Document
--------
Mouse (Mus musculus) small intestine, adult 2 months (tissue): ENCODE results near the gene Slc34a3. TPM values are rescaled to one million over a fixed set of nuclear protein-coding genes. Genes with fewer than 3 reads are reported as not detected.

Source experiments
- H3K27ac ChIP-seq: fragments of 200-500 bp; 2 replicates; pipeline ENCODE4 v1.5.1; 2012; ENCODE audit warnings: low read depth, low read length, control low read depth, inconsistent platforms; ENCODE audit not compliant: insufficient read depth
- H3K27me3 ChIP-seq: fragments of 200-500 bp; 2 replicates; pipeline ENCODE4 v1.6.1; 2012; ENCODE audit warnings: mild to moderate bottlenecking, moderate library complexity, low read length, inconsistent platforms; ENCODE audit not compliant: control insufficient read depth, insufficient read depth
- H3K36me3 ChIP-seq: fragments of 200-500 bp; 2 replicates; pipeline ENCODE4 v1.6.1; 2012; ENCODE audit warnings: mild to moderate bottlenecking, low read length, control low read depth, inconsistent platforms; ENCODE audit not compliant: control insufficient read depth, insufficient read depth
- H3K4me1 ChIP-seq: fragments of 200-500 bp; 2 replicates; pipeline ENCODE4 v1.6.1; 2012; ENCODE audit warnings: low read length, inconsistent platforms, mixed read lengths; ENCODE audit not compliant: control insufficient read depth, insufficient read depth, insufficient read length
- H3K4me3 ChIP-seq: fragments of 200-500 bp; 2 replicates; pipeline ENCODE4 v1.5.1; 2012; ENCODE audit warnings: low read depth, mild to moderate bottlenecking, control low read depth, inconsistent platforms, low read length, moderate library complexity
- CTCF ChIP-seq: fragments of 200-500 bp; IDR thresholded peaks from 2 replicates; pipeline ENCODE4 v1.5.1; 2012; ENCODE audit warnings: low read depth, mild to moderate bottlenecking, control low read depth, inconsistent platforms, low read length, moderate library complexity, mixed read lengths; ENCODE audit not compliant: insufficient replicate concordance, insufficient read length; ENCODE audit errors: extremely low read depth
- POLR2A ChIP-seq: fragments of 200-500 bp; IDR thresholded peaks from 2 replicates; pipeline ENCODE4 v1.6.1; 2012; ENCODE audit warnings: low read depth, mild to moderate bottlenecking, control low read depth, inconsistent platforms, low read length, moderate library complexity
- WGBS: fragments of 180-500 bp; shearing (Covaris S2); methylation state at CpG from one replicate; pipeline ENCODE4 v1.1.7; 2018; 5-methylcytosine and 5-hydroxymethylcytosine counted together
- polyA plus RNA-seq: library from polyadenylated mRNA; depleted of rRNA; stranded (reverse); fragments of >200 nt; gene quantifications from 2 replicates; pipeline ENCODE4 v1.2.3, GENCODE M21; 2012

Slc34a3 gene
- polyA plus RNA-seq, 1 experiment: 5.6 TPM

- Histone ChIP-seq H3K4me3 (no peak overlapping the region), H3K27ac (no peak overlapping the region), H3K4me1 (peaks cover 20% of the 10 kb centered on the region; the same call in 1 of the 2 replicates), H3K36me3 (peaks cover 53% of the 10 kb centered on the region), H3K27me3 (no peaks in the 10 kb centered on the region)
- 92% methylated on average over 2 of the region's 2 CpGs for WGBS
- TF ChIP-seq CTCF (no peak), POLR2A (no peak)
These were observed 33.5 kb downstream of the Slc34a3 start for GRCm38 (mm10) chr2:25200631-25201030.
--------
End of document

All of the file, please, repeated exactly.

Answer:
Mouse (Mus musculus) small intestine, adult 2 months (tissue): ENCODE results near the gene Slc34a3. TPM values are rescaled to one million over a fixed set of nuclear protein-coding genes. Genes with fewer than 3 reads are reported as not detected.

Source experiments
- H3K27ac ChIP-seq: fragments of 200-500 bp; 2 replicates; pipeline ENCODE4 v1.5.1; 2012; ENCODE audit warnings: low read depth, low read length, control low read depth, inconsistent platforms; ENCODE audit not compliant: insufficient read depth
- H3K27me3 ChIP-seq: fragments of 200-500 bp; 2 replicates; pipeline ENCODE4 v1.6.1; 2012; ENCODE audit warnings: mild to moderate bottlenecking, moderate library complexity, low read length, inconsistent platforms; ENCODE audit not compliant: control insufficient read depth, insufficient read depth
- H3K36me3 ChIP-seq: fragments of 200-500 bp; 2 replicates; pipeline ENCODE4 v1.6.1; 2012; ENCODE audit warnings: mild to moderate bottlenecking, low read length, control low read depth, inconsistent platforms; ENCODE audit not compliant: control insufficient read depth, insufficient read depth
- H3K4me1 ChIP-seq: fragments of 200-500 bp; 2 replicates; pipeline ENCODE4 v1.6.1; 2012; ENCODE audit warnings: low read length, inconsistent platforms, mixed read lengths; ENCODE audit not compliant: control insufficient read depth, insufficient read depth, insufficient read length
- H3K4me3 ChIP-seq: fragments of 200-500 bp; 2 replicates; pipeline ENCODE4 v1.5.1; 2012; ENCODE audit warnings: low read depth, mild to moderate bottlenecking, control low read depth, inconsistent platforms, low read length, moderate library complexity
- CTCF ChIP-seq: fragments of 200-500 bp; IDR thresholded peaks from 2 replicates; pipeline ENCODE4 v1.5.1; 2012; ENCODE audit warnings: low read depth, mild to moderate bottlenecking, control low read depth, inconsistent platforms, low read length, moderate library complexity, mixed read lengths; ENCODE audit not compliant: insufficient replicate concordance, insufficient read length; ENCODE audit errors: extremely low read depth
- POLR2A ChIP-seq: fragments of 200-500 bp; IDR thresholded peaks from 2 replicates; pipeline ENCODE4 v1.6.1; 2012; ENCODE audit warnings: low read depth, mild to moderate bottlenecking, control low read depth, inconsistent platforms, low read length, moderate library complexity
- WGBS: fragments of 180-500 bp; shearing (Covaris S2); methylation state at CpG from one replicate; pipeline ENCODE4 v1.1.7; 2018; 5-methylcytosine and 5-hydroxymethylcytosine counted together
- polyA plus RNA-seq: library from polyadenylated mRNA; depleted of rRNA; stranded (reverse); fragments of >200 nt; gene quantifications from 2 replicates; pipeline ENCODE4 v1.2.3, GENCODE M21; 2012

Slc34a3 gene
- polyA plus RNA-seq, 1 experiment: 5.6 TPM

- Histone ChIP-seq H3K4me3 (no peak overlapping the region), H3K27ac (no peak overlapping the region), H3K4me1 (peaks cover 20% of the 10 kb centered on the region; the same call in 1 of the 2 replicates), H3K36me3 (peaks cover 53% of the 10 kb centered on the region), H3K27me3 (no peaks in the 10 kb centered on the region)
- 92% methylated on average over 2 of the region's 2 CpGs for WGBS
- TF ChIP-seq CTCF (no peak), POLR2A (no peak)
These were observed 33.5 kb downstream of the Slc34a3 start for GRCm38 (mm10) chr2:25200631-25201030.